Non-Profits Sue FDA to Prohibit Use of Seven Flavors
Eight non-profit organizations (Breast Cancer Prevention Partners, Center for Environmental Health, Center for Food Safety, Center for Science in the Public Interest, Environmental Defense Fund, Environmental Working Group, Natural Resources Defense Council, and WE ACT for Environmental Justice) are suing FDA to seek a prohibition on the use of various flavors in food. The lawsuit is the latest non-profit effort to compel FDA action after the Agency has not acted on a citizen petition. In this case, a citizen petition was filed in 2016 requesting that FDA amend its regulations to no longer authorize the use of the same synthetic flavoring food additives and to establish zero tolerances for the additives.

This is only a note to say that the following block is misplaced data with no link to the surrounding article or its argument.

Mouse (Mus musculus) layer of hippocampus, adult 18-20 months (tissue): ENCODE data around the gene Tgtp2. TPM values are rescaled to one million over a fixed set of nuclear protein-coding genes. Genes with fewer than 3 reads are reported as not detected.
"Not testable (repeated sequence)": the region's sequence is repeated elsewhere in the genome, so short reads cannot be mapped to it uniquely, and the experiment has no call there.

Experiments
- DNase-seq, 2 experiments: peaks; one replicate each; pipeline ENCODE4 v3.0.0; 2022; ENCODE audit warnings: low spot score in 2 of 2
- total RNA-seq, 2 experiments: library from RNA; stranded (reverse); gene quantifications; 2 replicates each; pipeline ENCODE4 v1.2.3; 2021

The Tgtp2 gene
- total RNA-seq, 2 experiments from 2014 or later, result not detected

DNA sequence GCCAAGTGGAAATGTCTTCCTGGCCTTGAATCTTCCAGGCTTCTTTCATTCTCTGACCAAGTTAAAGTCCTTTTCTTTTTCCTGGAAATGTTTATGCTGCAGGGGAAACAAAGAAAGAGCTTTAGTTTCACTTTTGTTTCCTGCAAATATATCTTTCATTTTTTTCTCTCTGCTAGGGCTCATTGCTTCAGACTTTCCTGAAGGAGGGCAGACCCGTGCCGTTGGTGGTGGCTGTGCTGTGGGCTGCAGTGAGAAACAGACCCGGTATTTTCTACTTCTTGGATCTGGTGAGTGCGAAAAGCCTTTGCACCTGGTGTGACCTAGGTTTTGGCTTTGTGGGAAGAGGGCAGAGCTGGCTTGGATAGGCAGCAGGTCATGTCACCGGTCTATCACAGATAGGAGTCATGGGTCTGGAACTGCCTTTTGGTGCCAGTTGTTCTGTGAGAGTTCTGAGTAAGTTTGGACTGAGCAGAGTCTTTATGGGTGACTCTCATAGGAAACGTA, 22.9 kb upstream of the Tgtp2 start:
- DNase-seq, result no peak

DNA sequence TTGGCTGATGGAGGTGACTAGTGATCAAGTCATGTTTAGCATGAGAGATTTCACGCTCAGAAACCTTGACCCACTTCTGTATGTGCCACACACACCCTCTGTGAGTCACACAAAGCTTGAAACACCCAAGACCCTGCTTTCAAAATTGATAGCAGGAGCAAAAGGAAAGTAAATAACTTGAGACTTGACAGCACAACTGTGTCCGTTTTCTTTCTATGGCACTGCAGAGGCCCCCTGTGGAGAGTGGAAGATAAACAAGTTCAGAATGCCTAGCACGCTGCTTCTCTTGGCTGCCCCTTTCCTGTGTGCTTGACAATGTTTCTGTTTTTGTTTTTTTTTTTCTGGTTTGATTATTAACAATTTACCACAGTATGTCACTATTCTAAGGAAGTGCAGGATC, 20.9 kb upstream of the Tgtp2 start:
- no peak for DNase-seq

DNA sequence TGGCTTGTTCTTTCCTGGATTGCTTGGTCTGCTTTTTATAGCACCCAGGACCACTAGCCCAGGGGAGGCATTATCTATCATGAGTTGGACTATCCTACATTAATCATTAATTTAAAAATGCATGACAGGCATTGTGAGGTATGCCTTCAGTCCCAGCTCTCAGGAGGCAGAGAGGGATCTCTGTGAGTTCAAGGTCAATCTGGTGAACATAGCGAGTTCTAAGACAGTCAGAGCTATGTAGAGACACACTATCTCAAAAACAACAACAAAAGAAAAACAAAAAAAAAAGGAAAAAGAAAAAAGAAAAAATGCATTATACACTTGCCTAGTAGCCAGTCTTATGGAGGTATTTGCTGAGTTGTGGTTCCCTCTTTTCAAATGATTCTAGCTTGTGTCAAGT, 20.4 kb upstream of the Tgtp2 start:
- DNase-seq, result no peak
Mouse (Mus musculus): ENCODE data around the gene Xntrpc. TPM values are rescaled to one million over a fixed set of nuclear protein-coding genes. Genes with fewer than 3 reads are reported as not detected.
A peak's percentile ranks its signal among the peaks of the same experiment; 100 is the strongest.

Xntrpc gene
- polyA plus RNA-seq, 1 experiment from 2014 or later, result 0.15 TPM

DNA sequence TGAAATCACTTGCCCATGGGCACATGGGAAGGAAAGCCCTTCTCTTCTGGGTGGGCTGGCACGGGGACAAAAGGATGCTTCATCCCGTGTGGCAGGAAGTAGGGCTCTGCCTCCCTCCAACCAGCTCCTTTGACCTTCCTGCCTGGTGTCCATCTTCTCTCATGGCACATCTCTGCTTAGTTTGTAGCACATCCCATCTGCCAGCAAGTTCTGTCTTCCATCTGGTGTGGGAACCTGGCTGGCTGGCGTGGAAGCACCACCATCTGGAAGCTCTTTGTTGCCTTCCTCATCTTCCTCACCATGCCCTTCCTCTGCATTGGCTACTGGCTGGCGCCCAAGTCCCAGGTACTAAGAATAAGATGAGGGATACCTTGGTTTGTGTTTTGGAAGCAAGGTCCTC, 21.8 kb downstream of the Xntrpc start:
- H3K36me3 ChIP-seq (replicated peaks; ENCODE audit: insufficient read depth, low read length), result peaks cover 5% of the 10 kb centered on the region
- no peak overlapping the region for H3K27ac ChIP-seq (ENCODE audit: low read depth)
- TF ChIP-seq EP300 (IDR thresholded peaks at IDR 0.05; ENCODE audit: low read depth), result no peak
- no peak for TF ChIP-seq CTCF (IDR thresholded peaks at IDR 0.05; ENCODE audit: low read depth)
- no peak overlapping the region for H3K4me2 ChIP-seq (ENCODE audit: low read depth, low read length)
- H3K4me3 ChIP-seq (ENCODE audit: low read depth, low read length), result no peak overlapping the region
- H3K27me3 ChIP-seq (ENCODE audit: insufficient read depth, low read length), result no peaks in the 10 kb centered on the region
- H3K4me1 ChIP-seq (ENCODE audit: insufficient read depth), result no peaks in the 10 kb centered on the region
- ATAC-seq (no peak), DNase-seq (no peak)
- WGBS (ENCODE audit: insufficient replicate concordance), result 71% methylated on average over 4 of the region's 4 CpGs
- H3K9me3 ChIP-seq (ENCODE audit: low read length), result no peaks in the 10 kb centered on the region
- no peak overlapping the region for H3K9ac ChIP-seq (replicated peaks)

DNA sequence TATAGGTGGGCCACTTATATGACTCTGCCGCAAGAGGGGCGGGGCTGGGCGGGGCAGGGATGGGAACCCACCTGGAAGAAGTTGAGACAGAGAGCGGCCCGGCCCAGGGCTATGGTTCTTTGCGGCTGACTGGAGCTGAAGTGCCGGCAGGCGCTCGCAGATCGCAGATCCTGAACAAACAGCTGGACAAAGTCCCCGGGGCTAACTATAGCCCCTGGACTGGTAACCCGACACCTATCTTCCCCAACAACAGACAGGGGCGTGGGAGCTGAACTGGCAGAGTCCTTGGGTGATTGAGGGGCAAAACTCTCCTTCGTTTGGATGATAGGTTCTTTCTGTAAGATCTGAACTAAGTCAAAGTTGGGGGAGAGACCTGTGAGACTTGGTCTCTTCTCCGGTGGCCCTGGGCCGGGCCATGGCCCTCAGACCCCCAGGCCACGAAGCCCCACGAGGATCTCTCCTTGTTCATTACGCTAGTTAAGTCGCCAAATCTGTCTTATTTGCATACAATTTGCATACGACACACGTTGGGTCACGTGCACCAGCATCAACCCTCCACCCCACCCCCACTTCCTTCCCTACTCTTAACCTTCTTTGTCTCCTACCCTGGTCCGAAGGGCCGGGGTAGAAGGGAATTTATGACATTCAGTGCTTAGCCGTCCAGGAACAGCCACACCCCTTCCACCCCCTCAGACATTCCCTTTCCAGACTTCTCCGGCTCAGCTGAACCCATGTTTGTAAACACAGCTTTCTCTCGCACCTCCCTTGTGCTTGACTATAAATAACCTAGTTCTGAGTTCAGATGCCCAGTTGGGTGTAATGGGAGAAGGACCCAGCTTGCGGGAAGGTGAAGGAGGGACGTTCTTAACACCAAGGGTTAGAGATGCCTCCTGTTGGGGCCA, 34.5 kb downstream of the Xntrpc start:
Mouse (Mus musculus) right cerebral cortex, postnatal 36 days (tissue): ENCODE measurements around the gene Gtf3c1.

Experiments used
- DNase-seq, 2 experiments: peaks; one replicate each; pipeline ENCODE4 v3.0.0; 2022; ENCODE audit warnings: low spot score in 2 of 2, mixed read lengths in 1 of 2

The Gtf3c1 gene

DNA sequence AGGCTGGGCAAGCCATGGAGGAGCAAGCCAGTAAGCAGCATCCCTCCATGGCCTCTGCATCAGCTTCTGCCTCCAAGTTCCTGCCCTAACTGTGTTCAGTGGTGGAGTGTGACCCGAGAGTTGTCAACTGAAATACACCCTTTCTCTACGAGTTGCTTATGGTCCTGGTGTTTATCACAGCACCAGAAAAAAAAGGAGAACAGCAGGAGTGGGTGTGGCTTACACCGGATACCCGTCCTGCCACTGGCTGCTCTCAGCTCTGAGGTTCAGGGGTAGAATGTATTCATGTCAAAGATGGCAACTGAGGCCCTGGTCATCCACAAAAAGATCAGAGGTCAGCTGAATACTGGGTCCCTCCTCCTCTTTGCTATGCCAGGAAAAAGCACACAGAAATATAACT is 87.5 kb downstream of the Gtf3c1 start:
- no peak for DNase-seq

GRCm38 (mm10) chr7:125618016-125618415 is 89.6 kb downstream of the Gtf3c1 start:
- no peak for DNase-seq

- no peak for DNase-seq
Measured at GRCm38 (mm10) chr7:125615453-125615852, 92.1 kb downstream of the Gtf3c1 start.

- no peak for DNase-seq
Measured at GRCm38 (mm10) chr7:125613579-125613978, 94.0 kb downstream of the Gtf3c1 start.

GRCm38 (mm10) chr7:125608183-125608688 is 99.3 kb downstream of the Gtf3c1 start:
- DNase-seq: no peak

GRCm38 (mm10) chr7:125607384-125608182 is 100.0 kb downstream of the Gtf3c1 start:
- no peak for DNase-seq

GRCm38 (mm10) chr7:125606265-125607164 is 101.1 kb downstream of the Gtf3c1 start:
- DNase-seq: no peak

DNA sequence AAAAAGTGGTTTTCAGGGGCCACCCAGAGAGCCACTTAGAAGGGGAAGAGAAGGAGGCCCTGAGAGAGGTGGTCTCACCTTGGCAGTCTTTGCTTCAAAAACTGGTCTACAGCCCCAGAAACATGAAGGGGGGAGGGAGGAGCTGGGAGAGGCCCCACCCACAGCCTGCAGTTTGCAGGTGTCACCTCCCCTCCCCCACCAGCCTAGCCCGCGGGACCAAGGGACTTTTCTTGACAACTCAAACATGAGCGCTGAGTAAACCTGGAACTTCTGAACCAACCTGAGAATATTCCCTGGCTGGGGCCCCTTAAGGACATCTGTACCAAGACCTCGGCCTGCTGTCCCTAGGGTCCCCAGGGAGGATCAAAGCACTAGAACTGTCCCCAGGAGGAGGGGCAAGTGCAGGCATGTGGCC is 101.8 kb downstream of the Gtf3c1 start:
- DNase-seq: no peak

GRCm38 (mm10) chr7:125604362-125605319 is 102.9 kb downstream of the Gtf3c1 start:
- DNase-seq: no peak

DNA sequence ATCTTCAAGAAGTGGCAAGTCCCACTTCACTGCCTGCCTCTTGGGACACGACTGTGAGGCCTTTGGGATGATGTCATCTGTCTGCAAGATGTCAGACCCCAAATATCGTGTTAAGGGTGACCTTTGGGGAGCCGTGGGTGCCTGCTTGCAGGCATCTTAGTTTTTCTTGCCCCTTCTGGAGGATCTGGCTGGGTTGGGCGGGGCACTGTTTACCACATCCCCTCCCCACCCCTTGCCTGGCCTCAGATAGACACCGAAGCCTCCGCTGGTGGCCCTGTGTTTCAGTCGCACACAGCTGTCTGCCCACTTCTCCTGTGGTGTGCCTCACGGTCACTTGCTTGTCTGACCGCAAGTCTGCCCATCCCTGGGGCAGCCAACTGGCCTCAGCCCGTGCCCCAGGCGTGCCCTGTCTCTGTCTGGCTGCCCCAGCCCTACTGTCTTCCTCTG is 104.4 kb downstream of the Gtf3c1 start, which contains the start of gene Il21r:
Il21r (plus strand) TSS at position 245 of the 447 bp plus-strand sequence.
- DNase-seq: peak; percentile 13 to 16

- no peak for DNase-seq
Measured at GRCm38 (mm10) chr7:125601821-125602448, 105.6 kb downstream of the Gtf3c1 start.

The seven flavors at issue, which are cleared under 21 CFR 172.515 (“Synthetic flavoring substances and adjuvants”), are benzophenone (also known as diphenylketone), ethyl acrylate, eugenyl methyl ether (also known as 4-allylveratrole or methyl eugenol), myrcene (also known as 7-methyl-3-methylene-1,6-octadiene), pulegone (also known as p-menth-4(8)-en-3-one), pyridine, and styrene. The complaint, filed in the U.S. Court of Appeals for the Ninth Circuit, alleges that these substances cannot be added to food because they are carcinogens under the Delaney Clause, as set out in Section 409(c)(3)(A) of the Federal Food, Drug, and Cosmetic Act.
The Styrene Information and Research Center (SIRC) has submitted a petition to FDA, requesting that the Section 172.515 listing for styrene be removed because its use as a flavoring has been permanently abandoned. It will be interesting to see whether additional abandonment petitions are filed for any of the other six flavors targeted in the suit.